I read the poem and was astonished. What the students had done was quite extraordinary. I often talk about creative-criticality, how creative responses can provide critical illumination on texts, and I’ve included the writing of a poem based on a prose text as an activity in several EMC publications. But this A Level example was beyond the realms of what I might have imagined possible. When I then asked them to write a commentary about their choices and the relationship to ‘The Bloody Chamber’, it took them just one day to come back with a superb commentary, explaining how the poem reflected Carter’s concerns, preoccupations and style.
Here is the opening of the poem.
These Gothic Pages
A girl took a stroll in a deep dark wood
A Marquis saw the girl and the girl looked good.
“Little girl, are you in danger?
Come and explore my bloody chamber.”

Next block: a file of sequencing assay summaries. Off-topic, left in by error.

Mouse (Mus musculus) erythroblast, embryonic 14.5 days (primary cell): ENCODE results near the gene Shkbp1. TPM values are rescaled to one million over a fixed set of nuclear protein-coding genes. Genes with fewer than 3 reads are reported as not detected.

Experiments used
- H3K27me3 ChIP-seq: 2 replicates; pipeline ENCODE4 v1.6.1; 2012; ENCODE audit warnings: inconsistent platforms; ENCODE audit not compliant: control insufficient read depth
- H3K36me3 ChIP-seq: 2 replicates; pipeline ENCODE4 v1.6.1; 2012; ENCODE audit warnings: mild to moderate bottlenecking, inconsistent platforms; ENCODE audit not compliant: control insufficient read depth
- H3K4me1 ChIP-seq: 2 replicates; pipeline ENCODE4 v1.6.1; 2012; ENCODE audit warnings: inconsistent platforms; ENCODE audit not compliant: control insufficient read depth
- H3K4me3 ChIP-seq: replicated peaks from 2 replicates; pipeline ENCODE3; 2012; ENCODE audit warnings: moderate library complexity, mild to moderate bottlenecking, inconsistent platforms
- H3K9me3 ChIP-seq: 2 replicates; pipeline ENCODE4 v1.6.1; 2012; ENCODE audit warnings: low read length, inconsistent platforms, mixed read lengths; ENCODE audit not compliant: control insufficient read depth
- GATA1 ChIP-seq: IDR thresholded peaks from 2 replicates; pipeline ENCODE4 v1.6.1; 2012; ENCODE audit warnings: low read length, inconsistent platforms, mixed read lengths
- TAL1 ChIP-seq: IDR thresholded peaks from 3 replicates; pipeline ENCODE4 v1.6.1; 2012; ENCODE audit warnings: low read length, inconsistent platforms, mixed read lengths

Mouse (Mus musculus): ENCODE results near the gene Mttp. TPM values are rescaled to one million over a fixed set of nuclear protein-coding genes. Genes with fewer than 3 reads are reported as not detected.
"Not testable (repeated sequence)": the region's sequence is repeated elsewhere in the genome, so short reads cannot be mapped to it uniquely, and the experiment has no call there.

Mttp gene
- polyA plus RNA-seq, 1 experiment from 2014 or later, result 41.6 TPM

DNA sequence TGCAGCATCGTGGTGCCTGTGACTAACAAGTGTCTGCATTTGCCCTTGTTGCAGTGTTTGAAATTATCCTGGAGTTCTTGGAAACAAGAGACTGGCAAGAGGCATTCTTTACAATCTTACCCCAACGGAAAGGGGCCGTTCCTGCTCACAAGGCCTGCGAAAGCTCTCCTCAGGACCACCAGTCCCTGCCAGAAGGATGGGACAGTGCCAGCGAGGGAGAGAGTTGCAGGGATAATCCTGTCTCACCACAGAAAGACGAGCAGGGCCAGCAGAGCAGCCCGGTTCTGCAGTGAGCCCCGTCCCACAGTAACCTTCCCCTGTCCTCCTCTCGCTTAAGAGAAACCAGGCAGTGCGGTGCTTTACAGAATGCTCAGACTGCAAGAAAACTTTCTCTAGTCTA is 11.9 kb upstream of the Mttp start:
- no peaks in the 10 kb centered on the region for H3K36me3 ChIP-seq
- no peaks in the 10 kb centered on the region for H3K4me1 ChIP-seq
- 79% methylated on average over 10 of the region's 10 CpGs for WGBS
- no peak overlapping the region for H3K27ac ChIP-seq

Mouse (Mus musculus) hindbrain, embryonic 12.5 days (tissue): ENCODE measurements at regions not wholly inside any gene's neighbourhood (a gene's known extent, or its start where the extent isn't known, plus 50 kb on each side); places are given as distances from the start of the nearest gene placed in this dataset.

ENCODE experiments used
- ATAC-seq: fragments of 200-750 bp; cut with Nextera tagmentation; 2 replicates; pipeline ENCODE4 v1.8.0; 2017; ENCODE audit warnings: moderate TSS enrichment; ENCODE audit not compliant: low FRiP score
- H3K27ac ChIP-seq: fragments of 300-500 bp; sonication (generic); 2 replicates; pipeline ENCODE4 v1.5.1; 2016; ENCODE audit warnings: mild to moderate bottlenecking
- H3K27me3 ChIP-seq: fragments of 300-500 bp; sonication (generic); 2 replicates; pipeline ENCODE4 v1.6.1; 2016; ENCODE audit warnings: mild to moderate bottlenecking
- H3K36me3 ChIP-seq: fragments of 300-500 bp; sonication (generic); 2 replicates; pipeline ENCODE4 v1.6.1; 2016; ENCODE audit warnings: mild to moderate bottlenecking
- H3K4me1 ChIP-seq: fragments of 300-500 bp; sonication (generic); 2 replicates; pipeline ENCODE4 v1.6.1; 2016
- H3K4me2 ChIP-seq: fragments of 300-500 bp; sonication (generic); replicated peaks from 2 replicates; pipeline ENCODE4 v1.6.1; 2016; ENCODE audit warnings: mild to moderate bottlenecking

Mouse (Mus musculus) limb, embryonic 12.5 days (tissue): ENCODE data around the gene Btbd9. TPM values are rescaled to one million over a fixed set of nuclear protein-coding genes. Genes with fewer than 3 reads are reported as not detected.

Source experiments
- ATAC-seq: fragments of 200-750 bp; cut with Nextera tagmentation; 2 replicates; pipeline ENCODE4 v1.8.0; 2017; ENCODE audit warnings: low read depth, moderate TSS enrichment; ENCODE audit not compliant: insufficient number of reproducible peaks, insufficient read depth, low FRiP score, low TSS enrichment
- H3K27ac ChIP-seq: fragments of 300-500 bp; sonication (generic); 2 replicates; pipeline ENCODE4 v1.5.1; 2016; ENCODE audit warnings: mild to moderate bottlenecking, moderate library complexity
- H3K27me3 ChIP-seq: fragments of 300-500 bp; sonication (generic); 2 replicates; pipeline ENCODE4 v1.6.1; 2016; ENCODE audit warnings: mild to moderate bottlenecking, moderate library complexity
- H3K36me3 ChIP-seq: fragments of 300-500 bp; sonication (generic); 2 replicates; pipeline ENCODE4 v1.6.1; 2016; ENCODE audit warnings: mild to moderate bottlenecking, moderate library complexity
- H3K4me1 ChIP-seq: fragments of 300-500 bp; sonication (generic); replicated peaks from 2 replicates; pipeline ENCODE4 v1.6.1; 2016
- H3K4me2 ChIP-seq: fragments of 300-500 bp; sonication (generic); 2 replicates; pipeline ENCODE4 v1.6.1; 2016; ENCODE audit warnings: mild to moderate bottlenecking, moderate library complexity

“It’s terribly kind of you, sir but no,
I’m going to the countess’ chateau.”
“Which countess do you mean?”
“The countess, you know, the vampire queen.
She has a whore’s mouth and pale, pale skin
And she doesn’t let any light in.”
And here is one part of the commentary:
We chose The Gruffalo by Julia Donaldson and thought that retelling The Bloody Chamber by Angela Carter would work particularly well given the fairytale form that Carter both adopts and subverts. We found it interesting that the original Gruffalo is quite gothic in itself presenting us with an opportunity to subvert the “latent content” just like Carter does.
Our female protagonist is a blending of all Carter’s women in the collection, inspired by a critical interpretation by Kathleen Manley of the text that describes them as ‘women in process’. Firstly, she is left unnamed in a typical Carter-esque manner. Secondly, she is strolling through woods, like the girl in ‘The Erl King’ or the girl in ‘The Company of Wolves’. Most importantly, she feels no fear and successfully manipulates and scares off the threatening Gothic male figures who invade her path and seek to harm her.
Both of these experiences, seeing A Level students doing wonderful writing on texts, raise important issues about how we work on texts with students – how we respond to their writing, whether we allow them to ‘have a bit of fun’ sometimes to see what emerges and the value of collaborative work.